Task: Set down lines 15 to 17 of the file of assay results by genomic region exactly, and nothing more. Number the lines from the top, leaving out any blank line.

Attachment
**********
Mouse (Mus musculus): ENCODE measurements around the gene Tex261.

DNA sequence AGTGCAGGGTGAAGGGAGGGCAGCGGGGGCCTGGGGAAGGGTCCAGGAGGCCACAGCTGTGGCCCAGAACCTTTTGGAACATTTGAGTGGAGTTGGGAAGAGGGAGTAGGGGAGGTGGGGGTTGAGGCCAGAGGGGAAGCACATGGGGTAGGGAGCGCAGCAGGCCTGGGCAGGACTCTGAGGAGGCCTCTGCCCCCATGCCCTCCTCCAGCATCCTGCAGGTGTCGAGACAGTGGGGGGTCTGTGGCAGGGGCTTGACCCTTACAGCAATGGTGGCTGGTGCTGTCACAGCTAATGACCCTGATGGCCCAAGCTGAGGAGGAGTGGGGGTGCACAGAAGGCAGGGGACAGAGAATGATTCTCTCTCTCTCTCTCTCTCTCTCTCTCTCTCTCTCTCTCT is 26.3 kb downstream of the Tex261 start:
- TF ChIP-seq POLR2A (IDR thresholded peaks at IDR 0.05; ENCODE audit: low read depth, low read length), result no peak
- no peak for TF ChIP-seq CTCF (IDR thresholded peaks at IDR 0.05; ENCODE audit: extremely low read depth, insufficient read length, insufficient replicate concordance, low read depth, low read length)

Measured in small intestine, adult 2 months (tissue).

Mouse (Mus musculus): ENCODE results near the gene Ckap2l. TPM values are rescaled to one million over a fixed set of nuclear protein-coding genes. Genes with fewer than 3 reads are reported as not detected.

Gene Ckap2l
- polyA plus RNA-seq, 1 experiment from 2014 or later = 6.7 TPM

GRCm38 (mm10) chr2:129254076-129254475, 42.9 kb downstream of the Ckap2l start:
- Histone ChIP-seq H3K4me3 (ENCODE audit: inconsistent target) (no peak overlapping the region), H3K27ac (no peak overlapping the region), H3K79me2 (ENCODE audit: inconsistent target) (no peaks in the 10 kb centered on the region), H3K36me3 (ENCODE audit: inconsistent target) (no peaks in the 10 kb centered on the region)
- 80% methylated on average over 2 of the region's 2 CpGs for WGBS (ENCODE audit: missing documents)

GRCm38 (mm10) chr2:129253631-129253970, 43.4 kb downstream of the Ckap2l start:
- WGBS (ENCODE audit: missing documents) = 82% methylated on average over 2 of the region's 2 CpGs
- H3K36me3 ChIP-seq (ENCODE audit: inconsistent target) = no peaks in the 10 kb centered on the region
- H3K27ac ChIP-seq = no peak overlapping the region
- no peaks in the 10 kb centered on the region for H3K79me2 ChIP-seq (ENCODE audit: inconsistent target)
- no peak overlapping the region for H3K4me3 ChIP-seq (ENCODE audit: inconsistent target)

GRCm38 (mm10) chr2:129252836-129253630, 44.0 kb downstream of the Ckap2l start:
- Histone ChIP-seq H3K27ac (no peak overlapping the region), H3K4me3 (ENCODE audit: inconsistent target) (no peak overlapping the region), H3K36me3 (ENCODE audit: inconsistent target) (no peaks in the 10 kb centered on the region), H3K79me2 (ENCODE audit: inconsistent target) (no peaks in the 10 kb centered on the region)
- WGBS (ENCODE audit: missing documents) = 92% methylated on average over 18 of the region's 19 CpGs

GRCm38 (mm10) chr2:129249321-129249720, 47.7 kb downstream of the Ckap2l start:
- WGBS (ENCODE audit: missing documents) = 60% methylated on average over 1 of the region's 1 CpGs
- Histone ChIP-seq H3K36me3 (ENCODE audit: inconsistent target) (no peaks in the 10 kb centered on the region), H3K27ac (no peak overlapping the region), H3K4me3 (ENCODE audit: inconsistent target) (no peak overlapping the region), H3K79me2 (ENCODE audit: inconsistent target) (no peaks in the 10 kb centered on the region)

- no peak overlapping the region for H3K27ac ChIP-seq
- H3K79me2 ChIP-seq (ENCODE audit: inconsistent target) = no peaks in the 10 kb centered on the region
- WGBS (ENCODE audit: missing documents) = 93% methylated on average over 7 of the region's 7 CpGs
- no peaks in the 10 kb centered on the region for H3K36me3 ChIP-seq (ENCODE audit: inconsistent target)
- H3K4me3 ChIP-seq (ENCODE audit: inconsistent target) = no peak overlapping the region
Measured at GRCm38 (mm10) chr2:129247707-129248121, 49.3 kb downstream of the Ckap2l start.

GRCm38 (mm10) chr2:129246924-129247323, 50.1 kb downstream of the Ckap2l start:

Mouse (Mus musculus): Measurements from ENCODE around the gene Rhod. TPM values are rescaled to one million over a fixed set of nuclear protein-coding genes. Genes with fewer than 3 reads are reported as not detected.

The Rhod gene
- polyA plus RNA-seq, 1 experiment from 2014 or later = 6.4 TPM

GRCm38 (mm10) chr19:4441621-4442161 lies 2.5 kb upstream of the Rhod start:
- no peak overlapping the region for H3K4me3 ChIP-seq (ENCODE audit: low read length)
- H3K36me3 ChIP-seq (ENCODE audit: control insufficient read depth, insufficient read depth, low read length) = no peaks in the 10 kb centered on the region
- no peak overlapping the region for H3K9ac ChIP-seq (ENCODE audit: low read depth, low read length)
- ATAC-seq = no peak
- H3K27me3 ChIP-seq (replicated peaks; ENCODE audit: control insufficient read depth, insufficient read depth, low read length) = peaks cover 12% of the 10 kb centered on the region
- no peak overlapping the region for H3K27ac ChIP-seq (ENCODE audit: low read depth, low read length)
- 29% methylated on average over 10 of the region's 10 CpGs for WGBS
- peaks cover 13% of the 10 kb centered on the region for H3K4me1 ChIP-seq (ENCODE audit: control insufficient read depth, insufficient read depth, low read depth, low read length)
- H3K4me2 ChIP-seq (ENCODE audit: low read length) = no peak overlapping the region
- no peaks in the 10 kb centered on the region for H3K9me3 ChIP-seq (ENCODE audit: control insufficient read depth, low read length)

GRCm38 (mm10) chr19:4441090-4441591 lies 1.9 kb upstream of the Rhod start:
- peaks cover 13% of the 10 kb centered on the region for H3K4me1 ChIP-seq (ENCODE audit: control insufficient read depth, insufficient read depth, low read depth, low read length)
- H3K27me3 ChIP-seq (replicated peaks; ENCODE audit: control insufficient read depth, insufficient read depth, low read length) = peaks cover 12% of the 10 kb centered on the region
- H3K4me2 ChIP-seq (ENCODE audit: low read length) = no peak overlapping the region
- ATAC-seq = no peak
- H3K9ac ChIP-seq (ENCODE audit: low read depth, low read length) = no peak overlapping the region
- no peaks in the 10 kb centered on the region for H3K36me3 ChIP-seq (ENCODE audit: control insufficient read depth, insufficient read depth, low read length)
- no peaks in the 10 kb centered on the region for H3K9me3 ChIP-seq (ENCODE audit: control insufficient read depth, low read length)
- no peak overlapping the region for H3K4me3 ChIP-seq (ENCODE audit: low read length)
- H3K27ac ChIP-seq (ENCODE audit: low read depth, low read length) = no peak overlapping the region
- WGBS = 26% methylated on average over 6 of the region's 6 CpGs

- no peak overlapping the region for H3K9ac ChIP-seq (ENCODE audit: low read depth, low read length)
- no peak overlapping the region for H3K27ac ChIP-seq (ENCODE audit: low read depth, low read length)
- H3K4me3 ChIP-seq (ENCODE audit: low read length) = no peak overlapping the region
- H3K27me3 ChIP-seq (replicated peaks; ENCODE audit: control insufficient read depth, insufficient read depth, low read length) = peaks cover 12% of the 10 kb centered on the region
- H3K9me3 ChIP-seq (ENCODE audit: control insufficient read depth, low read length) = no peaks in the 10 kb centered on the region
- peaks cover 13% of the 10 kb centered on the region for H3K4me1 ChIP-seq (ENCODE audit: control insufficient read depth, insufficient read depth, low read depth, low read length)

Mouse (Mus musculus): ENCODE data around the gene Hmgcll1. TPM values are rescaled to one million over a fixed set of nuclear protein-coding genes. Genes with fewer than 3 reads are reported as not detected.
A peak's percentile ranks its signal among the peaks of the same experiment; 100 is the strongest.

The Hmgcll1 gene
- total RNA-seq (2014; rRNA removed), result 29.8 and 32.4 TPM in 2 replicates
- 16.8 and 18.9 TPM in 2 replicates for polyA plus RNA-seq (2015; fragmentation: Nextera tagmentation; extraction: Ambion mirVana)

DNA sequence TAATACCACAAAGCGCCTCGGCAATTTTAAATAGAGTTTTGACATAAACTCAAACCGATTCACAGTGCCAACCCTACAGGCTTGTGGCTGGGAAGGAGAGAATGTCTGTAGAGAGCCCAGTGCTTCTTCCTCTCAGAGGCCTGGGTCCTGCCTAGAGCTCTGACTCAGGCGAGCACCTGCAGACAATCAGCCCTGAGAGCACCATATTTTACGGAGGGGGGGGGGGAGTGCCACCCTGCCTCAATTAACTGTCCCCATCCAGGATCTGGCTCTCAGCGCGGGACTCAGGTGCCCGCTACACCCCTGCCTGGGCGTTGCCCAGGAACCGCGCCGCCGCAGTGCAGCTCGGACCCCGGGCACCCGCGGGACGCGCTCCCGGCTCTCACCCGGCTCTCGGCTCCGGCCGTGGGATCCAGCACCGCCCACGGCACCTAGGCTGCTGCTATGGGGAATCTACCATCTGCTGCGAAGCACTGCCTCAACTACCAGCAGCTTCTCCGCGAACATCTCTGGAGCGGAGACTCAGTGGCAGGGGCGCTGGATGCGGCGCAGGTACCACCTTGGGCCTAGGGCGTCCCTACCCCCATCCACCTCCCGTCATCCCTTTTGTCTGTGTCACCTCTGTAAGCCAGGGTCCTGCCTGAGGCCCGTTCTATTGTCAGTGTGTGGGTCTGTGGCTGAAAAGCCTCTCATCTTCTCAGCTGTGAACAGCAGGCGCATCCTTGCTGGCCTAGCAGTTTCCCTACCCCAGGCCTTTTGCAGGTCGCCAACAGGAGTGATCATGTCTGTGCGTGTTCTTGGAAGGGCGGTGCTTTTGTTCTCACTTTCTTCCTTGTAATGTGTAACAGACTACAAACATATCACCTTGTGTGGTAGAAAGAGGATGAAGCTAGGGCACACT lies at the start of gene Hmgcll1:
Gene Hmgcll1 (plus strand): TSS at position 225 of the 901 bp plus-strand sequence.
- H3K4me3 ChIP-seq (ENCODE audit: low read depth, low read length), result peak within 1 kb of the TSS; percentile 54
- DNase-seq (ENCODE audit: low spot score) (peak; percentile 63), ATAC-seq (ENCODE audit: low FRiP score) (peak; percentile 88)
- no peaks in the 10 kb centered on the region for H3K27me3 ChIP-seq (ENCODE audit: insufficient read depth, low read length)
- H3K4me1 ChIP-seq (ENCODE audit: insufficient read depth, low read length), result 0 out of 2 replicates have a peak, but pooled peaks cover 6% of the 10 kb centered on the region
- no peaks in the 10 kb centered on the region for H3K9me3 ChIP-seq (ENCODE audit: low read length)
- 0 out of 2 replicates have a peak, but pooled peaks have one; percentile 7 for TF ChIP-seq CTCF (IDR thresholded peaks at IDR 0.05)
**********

- H3K27ac ChIP-seq = no peak overlapping the region
- no peaks in the 10 kb centered on the region for H3K79me2 ChIP-seq (ENCODE audit: inconsistent target)
- no peak overlapping the region for H3K4me3 ChIP-seq (ENCODE audit: inconsistent target)